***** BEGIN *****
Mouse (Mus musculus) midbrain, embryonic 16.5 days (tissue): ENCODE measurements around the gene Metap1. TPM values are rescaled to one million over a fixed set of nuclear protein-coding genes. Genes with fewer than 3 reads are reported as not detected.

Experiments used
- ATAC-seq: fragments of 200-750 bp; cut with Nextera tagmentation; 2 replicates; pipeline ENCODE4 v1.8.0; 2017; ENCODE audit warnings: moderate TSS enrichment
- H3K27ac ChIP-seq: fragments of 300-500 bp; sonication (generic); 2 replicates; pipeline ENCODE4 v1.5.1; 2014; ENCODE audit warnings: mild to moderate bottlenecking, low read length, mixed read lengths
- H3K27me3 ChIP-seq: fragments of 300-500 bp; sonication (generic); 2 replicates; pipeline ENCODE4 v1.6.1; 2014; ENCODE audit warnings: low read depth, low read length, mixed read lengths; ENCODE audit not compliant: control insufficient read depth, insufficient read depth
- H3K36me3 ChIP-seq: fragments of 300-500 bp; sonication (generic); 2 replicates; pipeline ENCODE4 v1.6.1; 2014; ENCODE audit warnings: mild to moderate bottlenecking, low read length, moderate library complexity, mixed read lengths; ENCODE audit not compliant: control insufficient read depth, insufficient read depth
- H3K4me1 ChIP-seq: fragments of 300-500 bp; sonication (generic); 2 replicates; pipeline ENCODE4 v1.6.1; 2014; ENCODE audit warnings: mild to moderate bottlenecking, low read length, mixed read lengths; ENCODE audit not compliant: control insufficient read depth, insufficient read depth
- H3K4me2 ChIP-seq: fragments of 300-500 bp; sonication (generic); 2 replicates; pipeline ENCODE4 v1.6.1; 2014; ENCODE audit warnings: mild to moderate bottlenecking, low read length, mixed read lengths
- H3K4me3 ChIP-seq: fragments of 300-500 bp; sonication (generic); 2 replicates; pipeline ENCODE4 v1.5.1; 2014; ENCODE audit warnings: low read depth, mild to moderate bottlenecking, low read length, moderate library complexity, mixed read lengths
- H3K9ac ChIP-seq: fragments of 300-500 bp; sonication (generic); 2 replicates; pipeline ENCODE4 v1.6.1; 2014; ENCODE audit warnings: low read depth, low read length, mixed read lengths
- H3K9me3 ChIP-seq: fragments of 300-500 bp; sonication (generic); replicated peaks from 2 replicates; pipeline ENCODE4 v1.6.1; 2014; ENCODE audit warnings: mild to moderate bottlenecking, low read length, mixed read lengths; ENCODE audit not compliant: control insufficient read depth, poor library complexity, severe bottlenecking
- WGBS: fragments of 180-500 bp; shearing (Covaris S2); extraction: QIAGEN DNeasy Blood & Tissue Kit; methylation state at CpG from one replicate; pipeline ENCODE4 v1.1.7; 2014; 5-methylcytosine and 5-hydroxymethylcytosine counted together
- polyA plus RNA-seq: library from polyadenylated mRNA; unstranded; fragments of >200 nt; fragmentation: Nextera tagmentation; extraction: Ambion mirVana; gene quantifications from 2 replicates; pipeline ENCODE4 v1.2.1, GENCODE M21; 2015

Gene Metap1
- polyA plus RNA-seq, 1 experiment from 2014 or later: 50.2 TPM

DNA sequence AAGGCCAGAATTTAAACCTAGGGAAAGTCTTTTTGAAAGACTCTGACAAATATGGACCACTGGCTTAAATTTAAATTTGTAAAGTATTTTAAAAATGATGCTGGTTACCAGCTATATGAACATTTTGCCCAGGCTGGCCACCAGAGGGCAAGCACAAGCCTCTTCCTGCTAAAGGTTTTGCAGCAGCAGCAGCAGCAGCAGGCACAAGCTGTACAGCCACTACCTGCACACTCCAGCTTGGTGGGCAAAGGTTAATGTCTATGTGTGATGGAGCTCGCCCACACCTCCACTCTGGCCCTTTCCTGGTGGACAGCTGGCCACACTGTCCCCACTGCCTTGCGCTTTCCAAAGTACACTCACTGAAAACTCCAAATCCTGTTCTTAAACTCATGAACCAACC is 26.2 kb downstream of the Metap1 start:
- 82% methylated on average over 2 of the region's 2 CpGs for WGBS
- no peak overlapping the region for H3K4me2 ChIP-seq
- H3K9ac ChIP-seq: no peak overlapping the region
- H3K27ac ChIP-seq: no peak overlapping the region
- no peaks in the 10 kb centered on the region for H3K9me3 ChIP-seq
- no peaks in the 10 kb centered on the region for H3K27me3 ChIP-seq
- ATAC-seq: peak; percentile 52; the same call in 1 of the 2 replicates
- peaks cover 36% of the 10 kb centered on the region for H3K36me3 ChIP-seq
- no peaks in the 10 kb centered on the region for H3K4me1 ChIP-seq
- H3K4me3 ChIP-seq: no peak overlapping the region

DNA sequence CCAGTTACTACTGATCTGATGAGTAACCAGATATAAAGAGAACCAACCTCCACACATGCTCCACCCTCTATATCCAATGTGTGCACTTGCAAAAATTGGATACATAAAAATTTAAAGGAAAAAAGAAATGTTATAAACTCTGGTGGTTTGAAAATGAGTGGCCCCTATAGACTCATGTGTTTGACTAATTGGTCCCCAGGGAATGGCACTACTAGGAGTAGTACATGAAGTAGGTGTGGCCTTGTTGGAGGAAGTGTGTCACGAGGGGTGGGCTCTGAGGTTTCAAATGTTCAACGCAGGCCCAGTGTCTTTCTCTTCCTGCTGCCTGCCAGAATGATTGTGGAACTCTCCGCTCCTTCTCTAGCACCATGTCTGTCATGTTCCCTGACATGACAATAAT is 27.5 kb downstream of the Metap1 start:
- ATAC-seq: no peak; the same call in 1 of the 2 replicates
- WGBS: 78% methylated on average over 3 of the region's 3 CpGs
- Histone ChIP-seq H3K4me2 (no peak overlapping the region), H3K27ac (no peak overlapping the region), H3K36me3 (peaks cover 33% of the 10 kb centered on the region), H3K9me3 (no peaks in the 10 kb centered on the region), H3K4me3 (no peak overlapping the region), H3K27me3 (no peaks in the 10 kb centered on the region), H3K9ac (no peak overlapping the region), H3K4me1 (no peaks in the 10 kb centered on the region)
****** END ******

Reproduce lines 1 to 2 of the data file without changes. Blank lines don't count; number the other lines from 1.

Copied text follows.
Mouse (Mus musculus) midbrain, embryonic 16.5 days (tissue): ENCODE measurements around the gene Metap1. TPM values are rescaled to one million over a fixed set of nuclear protein-coding genes. Genes with fewer than 3 reads are reported as not detected.

Experiments used